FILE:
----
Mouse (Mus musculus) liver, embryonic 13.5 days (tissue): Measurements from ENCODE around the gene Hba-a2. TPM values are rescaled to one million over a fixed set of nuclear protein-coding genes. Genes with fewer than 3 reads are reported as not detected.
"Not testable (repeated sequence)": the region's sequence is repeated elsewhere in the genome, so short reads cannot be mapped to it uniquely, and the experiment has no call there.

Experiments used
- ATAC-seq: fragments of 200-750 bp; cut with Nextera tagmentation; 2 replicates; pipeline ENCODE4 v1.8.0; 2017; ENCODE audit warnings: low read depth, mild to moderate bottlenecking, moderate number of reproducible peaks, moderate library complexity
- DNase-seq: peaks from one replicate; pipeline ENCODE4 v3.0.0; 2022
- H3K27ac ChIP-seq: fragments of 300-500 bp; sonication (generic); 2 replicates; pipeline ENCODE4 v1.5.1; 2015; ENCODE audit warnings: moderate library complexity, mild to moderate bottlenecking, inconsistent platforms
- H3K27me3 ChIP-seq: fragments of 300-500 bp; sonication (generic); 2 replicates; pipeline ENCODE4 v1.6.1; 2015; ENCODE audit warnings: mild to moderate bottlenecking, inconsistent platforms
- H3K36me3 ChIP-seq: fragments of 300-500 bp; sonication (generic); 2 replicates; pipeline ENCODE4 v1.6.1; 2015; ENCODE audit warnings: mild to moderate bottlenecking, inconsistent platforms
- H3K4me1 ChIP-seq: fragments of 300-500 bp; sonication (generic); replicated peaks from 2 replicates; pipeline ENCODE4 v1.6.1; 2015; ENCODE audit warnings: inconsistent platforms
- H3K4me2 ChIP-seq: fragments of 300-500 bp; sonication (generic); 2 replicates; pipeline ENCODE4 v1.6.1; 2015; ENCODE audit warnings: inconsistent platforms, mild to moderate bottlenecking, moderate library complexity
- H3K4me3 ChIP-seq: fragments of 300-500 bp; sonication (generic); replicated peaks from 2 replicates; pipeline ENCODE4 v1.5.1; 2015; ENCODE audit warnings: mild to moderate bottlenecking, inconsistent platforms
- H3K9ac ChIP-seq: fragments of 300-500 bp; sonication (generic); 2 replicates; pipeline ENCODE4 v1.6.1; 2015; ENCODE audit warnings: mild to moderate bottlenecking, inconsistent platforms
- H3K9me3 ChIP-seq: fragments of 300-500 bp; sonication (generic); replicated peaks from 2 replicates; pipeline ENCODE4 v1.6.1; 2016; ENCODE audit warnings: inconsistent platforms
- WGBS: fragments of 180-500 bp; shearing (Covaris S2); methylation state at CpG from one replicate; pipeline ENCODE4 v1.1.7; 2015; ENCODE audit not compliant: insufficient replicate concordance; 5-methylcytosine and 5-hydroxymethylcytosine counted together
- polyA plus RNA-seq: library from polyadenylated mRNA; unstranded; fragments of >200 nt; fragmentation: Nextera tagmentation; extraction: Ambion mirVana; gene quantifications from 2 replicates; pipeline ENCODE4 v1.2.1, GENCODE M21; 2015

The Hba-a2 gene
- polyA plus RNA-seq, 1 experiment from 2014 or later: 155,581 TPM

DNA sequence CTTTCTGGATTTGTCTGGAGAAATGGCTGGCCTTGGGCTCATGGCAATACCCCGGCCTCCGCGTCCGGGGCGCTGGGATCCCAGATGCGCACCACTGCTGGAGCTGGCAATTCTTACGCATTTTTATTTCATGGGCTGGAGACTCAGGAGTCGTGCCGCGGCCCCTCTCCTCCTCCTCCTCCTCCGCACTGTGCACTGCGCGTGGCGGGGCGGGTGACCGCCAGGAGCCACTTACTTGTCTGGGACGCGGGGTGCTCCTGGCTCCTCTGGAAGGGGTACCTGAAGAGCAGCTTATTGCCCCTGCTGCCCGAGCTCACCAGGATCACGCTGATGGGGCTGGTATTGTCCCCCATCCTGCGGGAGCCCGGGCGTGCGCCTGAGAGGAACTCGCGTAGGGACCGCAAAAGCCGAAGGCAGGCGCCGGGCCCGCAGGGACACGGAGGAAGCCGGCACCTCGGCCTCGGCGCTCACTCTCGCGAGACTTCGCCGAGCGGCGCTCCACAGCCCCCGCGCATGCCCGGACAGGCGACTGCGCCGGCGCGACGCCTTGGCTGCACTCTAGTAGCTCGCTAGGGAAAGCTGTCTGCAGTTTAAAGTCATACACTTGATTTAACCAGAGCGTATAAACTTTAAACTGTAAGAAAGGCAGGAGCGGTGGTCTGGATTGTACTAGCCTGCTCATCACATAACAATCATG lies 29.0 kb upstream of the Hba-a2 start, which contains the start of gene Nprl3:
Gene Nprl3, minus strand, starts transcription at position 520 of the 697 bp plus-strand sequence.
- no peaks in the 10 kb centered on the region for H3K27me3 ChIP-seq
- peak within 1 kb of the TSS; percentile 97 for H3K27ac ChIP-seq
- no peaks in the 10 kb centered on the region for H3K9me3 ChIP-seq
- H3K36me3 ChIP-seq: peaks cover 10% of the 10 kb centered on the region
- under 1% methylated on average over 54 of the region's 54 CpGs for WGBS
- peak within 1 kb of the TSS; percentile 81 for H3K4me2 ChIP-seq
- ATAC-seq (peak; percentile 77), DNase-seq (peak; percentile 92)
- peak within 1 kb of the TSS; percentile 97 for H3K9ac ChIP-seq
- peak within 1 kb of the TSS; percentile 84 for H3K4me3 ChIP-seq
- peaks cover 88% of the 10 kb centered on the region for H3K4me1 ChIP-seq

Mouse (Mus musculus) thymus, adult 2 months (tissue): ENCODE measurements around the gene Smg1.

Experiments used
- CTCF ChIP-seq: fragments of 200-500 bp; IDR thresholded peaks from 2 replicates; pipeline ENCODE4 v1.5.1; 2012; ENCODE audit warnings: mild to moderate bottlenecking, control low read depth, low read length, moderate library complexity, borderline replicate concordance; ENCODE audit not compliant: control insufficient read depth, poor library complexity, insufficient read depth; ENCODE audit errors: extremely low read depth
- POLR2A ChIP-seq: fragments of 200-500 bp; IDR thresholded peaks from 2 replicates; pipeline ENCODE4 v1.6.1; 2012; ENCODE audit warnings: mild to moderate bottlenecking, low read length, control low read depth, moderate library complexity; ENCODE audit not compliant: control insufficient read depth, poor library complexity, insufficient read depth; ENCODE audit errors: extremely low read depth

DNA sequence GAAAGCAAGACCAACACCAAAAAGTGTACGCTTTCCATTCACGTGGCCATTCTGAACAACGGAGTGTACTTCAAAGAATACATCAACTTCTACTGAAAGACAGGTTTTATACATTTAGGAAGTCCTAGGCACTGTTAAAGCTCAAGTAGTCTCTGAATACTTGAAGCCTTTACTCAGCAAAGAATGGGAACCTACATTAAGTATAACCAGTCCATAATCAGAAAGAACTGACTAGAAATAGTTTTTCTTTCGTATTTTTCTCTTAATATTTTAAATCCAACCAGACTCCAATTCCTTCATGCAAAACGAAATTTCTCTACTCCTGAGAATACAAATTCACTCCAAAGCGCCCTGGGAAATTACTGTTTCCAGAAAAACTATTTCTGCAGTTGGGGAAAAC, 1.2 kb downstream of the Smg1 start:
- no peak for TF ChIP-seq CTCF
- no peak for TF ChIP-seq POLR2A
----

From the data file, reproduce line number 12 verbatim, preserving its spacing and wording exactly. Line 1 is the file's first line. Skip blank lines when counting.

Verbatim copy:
- H3K9ac ChIP-seq: fragments of 300-500 bp; sonication (generic); 2 replicates; pipeline ENCODE4 v1.6.1; 2015; ENCODE audit warnings: mild to moderate bottlenecking, inconsistent platforms